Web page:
of Ramblings, won the Romantic Novelists’ Association Joan Hessayon Award
for new writers. Find
out more about Kate
is a novelist from Bingley, West Yorkshire. Since her debut in 2016, she has
published four romantic comedies with two publishers, HarperImpulse and Mirror
Books. Her latest, A Bicycle Made for Two – set in Yorkshire against the
backdrop of the 2014 Tour de France – was published in April 2018. Find
out more about Mary Jayne
And here’s a bit about
Helena Fairfax is a freelance
editor and author. Her novels have been shortlisted for several awards,
including the Exeter Novel Prize and the Global Ebook Awards. Helena lives in
an old mill village on the edge of the Yorkshire moors with her husband and
their rescue dog, Lexi. Find out more
And here is a little
bit about our Miss Moonshine:
Miss Moonshine’s Emporium of Happy
you need is right there waiting for you...
Miss Moonshine’s Wonderful Emporium has stood in the pretty Yorkshire town of
Haven Bridge for as long as anyone can remember. With her ever-changing stock,
Miss Moonshine has a rare gift for providing exactly what her customers need: a
fire opal necklace that provides a glimpse of a different life; a novel whose
phantom doodler casts a spell over the reader; a music box whose song links
love affairs across the generations. One thing is for certain: after visiting
Miss Moonshine’s quirky shop, life is never the same again...
Nine romantic novelists from Yorkshire and Lancashire, including best-selling
and award-winning authors, have joined together to create this collection of
uplifting stories guaranteed to warm your heart. This intriguing mix of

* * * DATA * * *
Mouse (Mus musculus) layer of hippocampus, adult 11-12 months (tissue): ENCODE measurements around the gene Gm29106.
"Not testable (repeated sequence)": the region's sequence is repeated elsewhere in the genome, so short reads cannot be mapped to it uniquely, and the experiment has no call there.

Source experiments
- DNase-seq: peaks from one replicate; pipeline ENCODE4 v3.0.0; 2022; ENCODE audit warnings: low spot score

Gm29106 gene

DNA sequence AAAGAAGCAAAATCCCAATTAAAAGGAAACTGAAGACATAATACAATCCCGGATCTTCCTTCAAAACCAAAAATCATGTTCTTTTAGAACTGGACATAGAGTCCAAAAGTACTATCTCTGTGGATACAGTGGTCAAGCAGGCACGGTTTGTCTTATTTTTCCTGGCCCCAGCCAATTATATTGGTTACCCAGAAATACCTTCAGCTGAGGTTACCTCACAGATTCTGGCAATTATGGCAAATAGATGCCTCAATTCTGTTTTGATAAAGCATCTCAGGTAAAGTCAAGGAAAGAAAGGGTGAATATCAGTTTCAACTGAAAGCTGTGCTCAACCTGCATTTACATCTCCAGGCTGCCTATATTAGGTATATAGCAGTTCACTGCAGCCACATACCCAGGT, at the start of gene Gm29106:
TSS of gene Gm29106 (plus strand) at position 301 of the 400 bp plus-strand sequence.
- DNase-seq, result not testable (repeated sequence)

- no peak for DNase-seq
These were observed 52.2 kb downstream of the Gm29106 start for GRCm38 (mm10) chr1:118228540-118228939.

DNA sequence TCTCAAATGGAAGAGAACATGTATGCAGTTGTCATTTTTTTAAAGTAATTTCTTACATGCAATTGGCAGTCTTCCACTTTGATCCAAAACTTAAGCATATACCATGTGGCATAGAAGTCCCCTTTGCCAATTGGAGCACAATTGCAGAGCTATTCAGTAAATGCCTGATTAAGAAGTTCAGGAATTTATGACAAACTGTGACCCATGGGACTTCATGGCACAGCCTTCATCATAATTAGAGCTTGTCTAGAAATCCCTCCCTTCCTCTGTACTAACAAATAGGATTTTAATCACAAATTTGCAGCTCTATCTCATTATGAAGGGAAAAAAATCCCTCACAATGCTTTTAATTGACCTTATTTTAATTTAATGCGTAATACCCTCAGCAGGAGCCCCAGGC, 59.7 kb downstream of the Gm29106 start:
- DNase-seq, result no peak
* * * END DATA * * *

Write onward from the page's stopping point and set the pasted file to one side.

historical and contemporary romances will make you laugh, cry, and believe in
I hope you’ve enjoyed
our introduction to Miss Moonshine and Hebden Bridge. Thank you for having us,
Thank you Helen, and everyone involved, for sharing your wonderful book and how it all came about. I hope it flies of the shelves. I am away to get my copy... Thank you also my wonderful visitors and friends for stopping by. Please call back again to see what else is going on here. Until then, have a fabulous day and I hope the sun is shining on your face and in your heart.
Brought to you by Storm Clouds Gathering set in a Yorkshire Mill town in 1965
Yorkshire theme continues this week with author, Suzi Stembridge, talking about
her wonderful journey as a writer. and her best selling books. So, please help yourself to a glass of bubbly and then
settle down to meet my lovely guest…
was probably something I always wanted to do, little books made in my post-war
childhood still exist, very childish by today’s standard, but I remember
sitting on the top of the bus coming home from college with stories buzzing in
my head. One of my first jobs was working for an editor of a Motor Racing
magazine, working at the European Grand Prix. and he would encourage me to
write filler pieces and I was thrilled when I got other articles taken up by
other magazines. I began to write fiction seriously in my thirties, as the
children were growing up, with the help of a library of books, a dictionary, a
Thesaurus, absolutely no internet to help with historical facts in those days,
and I pride myself on the bibliography at the back of most of the books!
Perhaps the Open University course I was taking at this time inspired this!
my protagonist, Rosalind, in 1960 I landed in Athens as an air hostess and fell
in love with the heat, the air, the scent and then the country. It was here,
when we finally retired from running my tour operation businesses Greco-file
& Filoxenia, (helping people to visit unspoilt and unusual places in
Greece), we built a small house in Arcadia, 700m from the Aegean Sea on the
Peloponnese and then I began to write seriously.
several false starts CAST A HOROSCOPE, the story of another air hostess, (not
me, for goodness sake!) finally made it to Kindle in 2011, quickly followed by
BRIGHT DAFFODIL YELLOW,
THE SCORPION’S LAST TALE and finally
THE GLASS CLASS.
These four books created the COMING OF AGE QUARTET, they had been swirling